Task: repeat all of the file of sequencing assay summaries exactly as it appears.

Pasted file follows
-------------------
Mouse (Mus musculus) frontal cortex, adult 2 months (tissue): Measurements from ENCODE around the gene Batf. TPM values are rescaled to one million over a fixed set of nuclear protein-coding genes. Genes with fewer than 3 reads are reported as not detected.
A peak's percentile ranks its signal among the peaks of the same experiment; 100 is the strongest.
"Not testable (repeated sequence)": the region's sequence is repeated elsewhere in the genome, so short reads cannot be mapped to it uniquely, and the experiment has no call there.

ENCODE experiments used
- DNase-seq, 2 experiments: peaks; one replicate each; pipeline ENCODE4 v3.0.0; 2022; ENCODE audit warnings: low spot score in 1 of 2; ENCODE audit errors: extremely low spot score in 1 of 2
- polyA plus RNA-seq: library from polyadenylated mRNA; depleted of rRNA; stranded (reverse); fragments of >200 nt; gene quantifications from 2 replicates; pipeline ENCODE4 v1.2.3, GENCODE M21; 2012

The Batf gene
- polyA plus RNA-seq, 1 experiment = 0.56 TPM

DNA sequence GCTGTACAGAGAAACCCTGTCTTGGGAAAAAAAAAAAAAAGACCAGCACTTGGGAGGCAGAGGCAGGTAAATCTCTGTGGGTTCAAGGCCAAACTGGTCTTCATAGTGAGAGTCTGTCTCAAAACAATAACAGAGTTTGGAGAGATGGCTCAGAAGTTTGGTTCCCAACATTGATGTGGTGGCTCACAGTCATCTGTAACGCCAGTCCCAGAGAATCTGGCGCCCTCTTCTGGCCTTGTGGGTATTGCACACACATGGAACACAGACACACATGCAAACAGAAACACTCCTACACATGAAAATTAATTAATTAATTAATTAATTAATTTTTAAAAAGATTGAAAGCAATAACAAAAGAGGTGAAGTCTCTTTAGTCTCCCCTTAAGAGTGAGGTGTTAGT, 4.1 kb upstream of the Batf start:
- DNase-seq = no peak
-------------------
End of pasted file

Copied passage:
Mouse (Mus musculus) frontal cortex, adult 2 months (tissue): Measurements from ENCODE around the gene Batf. TPM values are rescaled to one million over a fixed set of nuclear protein-coding genes. Genes with fewer than 3 reads are reported as not detected.
A peak's percentile ranks its signal among the peaks of the same experiment; 100 is the strongest.
"Not testable (repeated sequence)": the region's sequence is repeated elsewhere in the genome, so short reads cannot be mapped to it uniquely, and the experiment has no call there.

ENCODE experiments used
- DNase-seq, 2 experiments: peaks; one replicate each; pipeline ENCODE4 v3.0.0; 2022; ENCODE audit warnings: low spot score in 1 of 2; ENCODE audit errors: extremely low spot score in 1 of 2
- polyA plus RNA-seq: library from polyadenylated mRNA; depleted of rRNA; stranded (reverse); fragments of >200 nt; gene quantifications from 2 replicates; pipeline ENCODE4 v1.2.3, GENCODE M21; 2012

The Batf gene
- polyA plus RNA-seq, 1 experiment = 0.56 TPM

DNA sequence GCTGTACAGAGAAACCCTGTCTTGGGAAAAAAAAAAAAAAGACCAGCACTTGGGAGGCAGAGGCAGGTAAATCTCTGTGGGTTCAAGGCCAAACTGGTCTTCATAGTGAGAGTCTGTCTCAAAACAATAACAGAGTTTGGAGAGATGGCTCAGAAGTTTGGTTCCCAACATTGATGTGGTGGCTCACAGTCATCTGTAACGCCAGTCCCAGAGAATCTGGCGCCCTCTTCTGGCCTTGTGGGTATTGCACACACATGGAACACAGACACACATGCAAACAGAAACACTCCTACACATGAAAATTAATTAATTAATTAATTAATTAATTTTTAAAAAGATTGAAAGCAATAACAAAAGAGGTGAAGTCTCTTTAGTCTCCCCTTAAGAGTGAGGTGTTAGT, 4.1 kb upstream of the Batf start:
- DNase-seq = no peak